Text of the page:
Ex-Ferrari Formula 1 boss Stefano Domenicali says it would be "criminal" for motorsport not to seize the opportunity for major reform for the future presented by the coronavirus pandemic.
The COVID-19 crisis has caused severe disruption to the world of motorsport in recent months, with all major world and domestic championships forced to cancel races and delay seasons.
The financial impact this has created is forcing major rethinks within the likes of F1 in order to guarantee the survival of its grids.
Speaking exclusively to Autosport for the #thinkingforward series, current CEO of Lamborghini and president of the FIA single seater commission Domenicali says the sport has dragged its heels too long on effective cost control and other measures to ensure long term health.
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"The FIA and Liberty [Media, F1 owners] together with the teams, I feel that what they are really thinking about for the future, they are heading in the right direction," he said.
"This is a take it or leave it opportunity and you cannot leave it, you need to take it.
"Otherwise the risk will be very high of it not returning to be the platform it was.
"We mustn't forget that if I look at the number of tickets that were sold for the grands prix that were due to take place up to now, they were incredibly high.
"This was the situation before the crisis and it's the duty of all the stakeholders to ensure that this kind of attention will be there after the crisis."
Last week the FIA introduced a 'safeguarding' clause to the International sporting code that allows it to push through changes for 2021 in a shorter time frame than normal and without unanimous consent.
The key moment for this to bear fruit will be the mid-June meeting of the FIA World Motor Sport Council.
"I think that it would be criminal not to take this opportunity to revisit the points we know we need to improve," added Domenicali.
"Therefore we are really working in these weeks to make sure we can present to the FIA World Council in June, ideas that we were discussing but always postponing because the system was accepting that when the (economic) situation was really good.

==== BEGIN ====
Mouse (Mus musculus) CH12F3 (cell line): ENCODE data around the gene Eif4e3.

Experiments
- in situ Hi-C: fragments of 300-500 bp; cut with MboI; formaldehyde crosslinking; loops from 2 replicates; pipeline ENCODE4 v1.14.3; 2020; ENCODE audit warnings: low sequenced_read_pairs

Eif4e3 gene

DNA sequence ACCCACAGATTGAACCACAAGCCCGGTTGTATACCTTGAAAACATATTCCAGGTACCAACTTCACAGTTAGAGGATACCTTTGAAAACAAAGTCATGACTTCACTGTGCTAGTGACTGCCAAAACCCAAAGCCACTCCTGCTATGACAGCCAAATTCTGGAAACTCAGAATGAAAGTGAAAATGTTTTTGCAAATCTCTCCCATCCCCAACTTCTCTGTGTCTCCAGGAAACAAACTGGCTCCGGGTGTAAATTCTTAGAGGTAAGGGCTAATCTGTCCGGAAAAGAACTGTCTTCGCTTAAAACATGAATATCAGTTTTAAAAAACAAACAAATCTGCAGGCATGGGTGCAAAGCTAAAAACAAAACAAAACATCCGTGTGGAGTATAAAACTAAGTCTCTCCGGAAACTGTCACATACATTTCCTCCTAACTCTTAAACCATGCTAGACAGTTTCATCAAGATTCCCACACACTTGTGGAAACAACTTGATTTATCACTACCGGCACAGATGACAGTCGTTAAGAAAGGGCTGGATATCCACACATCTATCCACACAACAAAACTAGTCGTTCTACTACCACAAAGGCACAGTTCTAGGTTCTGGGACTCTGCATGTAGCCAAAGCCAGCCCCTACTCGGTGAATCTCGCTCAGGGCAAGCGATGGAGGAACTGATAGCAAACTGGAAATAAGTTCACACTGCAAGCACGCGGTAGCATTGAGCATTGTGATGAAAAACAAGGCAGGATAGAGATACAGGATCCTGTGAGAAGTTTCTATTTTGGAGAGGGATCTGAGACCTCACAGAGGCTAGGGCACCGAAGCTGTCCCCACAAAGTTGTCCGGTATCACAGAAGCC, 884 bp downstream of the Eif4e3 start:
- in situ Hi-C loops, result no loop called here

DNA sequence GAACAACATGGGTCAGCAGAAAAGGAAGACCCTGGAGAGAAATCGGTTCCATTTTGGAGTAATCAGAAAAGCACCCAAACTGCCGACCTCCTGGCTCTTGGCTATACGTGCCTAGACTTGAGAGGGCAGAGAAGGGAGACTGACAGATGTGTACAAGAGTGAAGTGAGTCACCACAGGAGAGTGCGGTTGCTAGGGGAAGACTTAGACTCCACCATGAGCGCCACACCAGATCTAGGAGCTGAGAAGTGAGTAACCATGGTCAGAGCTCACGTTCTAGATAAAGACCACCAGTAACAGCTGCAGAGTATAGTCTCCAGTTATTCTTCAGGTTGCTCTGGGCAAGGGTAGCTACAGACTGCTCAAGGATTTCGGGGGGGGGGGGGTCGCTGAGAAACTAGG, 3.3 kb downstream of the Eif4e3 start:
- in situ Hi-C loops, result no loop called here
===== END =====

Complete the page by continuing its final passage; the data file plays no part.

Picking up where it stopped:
"Now we need to take it on board, knowing that if we miss this slot it would be criminal.
"I see this as an opportunity for the motorsport industry to reshape.
"There's no doubt that motorsport will be an essential part into the future, but short term we need to revisit the level of investment and maybe the level of technology and the number of championships.
"We need to have a baseline zero to consider how we build back up, considering that over the next couple of years the situation will improve and motorsport will remain a very important platform for our industry."
Domenicali observed that while much attention is currently focussed on Formula 1, where teams like McLaren want to bring the budget cap down to $100m, while Ferrari has said it cannot accept lower than $145m, the need for a hard reset runs through all categories.
Commenting on when motorsport can resume, Domenicali believes anytime before September will be difficult.
"It's quite challenging because of the complication of the legislation that has to be considered," he said.
"It's not just the country where the race is held, but teams from different nationalities that have to respect the legislation of their country.
"I don't want to close the door to that; as you know, in F1 they are trying to do something (earlier).
"That would be fantastic but it would be very challenging for sure."